In a year, Netflix’s competition shifted from Hulu to HBO to everything

September 16, 2013
September 16, 2013

Netflix recently updated its “long-term view,” the company’s refreshingly candid assessment of its place within the internet video industry. Which means, if you care about Netflix, you should go read it now. Or better yet, read BTIG analyst Rich Greenfield’s assessment of what has changed from the last version (registration required). He was the first to spot this strategy update.

To me, the most significant shift relates to how Netflix views the competition.

∙ Less than a year ago, in October 2012, CEO Reed Hastings wrote, “Hulu is currently our closest US competitor.” Behind Hulu, according to Hastings, were Amazon and HBO.

∙ A few months later, in June 2013, Hastings had a different view: “The network that we think likely to be our biggest long-term competitor-for-content is HBO.” Hulu was relegated to third place, behind Amazon.

∙ Most recently, HBO has remained at the top of Netflix’s list of competitors. But the newly updated “long-term view” document takes a more expansive view of what counts as competition. Here’s the relevant paragraph, with the new text highlighted:

We compete very broadly for a share of members’ time and spending, against linear networks, DVDs, other internet networks, video games, web browsing, magazine reading, video piracy, and much more. Over the coming years, most other of these forms of entertainment will improve. Consumers will choose and consume from multiple options.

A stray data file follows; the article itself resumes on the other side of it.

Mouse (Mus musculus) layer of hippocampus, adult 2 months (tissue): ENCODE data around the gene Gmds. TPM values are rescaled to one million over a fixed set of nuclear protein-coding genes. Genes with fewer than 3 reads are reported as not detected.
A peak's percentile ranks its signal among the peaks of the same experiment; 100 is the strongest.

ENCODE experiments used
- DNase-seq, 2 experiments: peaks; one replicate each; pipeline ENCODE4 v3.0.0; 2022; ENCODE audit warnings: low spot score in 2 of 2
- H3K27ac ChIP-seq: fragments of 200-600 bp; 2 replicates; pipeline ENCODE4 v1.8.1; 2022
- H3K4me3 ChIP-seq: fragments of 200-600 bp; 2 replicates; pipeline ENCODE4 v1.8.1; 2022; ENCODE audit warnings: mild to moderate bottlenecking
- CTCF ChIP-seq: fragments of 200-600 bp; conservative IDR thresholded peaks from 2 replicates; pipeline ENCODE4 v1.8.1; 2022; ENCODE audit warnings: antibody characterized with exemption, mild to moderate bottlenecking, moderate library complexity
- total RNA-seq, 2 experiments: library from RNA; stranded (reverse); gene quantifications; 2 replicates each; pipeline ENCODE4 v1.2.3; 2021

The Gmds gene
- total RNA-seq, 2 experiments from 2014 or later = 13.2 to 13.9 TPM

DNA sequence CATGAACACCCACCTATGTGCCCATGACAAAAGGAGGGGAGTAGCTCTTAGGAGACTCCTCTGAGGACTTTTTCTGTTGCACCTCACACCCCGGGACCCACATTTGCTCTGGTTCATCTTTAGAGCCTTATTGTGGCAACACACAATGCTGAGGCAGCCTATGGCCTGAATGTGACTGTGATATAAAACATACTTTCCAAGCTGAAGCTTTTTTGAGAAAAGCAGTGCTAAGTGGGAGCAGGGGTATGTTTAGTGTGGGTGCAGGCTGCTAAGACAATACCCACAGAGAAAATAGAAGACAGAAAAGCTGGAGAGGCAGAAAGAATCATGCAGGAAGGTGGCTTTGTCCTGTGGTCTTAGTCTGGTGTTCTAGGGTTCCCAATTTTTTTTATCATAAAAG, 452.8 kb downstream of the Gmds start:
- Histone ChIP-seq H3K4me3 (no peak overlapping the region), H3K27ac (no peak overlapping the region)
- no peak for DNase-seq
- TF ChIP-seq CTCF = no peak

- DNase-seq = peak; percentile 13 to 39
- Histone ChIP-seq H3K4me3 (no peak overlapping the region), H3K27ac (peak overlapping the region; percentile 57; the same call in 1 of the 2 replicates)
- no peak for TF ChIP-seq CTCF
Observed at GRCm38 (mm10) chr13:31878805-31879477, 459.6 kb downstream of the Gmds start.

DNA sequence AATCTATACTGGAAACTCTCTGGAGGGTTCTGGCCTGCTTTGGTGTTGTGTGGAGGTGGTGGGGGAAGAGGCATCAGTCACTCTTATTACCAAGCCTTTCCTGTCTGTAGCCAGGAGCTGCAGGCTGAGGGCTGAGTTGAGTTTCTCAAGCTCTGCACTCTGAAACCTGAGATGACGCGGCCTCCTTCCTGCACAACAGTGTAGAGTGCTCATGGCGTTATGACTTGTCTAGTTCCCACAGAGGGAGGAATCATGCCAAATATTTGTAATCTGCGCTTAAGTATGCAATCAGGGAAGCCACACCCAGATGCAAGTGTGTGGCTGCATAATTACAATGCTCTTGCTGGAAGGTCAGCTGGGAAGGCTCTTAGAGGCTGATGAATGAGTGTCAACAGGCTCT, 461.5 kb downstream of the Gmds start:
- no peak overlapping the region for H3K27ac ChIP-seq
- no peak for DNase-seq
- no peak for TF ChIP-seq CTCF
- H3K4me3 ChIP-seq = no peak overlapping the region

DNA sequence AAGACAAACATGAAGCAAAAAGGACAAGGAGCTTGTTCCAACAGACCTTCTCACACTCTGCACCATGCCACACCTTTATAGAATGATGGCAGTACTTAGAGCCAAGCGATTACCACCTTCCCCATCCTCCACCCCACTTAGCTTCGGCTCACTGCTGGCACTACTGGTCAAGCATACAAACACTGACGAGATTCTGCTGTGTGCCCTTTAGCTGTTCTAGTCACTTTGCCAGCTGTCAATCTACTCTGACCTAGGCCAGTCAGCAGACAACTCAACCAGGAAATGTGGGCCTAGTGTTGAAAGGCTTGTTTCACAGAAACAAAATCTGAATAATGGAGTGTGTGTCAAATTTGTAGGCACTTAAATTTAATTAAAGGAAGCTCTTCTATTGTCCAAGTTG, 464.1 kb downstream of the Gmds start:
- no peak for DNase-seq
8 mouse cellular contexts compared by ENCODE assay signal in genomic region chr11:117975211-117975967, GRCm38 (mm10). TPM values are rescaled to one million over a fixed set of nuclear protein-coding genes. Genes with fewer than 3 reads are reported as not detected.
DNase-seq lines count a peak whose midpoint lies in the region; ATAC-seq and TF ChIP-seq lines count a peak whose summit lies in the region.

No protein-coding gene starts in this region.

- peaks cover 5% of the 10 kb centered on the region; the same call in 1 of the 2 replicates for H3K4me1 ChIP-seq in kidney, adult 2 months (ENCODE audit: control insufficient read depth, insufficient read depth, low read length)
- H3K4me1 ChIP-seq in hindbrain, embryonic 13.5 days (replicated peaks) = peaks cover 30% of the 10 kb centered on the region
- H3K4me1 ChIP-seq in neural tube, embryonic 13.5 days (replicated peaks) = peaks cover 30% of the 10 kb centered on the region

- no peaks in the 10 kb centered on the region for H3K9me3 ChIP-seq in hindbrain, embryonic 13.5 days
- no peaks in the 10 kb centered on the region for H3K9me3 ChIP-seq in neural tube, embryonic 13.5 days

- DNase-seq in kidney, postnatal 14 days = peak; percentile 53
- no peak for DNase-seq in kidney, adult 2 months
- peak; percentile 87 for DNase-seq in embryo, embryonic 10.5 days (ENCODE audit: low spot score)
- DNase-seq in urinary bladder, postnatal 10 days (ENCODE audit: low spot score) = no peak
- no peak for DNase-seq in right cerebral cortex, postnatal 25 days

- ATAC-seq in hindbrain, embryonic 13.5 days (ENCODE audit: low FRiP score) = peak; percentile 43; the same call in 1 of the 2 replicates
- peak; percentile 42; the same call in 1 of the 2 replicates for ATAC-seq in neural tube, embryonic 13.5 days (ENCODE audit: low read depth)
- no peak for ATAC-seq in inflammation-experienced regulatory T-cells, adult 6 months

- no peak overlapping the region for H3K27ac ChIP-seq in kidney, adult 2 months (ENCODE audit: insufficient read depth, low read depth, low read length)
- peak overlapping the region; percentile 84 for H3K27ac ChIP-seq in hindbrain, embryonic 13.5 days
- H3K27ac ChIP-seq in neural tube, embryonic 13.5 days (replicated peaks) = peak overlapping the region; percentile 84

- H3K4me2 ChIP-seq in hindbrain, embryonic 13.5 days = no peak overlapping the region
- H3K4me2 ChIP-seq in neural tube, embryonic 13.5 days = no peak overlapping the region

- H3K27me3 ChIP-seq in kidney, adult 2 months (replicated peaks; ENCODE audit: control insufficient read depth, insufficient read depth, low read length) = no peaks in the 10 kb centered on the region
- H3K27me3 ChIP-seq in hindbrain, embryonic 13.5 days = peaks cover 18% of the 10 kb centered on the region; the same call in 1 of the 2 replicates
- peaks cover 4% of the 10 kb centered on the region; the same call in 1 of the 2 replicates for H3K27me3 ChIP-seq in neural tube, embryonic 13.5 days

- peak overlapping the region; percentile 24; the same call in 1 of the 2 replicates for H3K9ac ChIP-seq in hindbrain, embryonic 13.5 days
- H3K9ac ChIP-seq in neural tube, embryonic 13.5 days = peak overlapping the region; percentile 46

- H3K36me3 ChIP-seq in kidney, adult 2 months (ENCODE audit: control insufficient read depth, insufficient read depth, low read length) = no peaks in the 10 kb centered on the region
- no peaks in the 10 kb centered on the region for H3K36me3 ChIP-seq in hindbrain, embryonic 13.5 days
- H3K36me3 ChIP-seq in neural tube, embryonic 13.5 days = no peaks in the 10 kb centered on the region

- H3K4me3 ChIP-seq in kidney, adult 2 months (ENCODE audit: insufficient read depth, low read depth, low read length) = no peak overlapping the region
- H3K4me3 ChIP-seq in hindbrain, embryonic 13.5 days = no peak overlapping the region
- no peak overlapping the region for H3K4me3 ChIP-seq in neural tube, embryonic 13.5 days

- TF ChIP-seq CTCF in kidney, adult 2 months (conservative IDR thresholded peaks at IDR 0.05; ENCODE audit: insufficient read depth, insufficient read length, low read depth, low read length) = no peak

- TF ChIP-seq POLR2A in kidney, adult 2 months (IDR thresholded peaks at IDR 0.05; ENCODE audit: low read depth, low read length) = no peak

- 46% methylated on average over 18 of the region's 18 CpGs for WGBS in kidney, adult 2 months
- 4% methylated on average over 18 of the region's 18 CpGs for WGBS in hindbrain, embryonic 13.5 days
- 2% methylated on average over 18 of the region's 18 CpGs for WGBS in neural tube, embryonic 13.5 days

Netflix is simply acknowledging that it doesn’t just compete with other TV networks (although, in another change to the document, Netflix calls itself a “movie and TV series network” for the first time). It also competes for attention with nearly any kind of leisure activity.

That may not seem revelatory, but it’s rare for media companies to think of their competition as extending beyond discrete industries like news or music or television. If you’re in book publishing, say, the reality is that you don’t just have to think about the shift from paper to tablets. You also need to worry about whether people will use their tablets to read, or instead prefer to surf the web, watch movies, etc. (That’s why e-readers were nice while they lasted.)

For Netflix, expanding its view of the competition is smart while many in the industry view themselves in a silo. It’s still common to make distinctions between cable TV and internet TV, but the difference is fading. In the end, it will all—all—just be stuff you can get on the internet.

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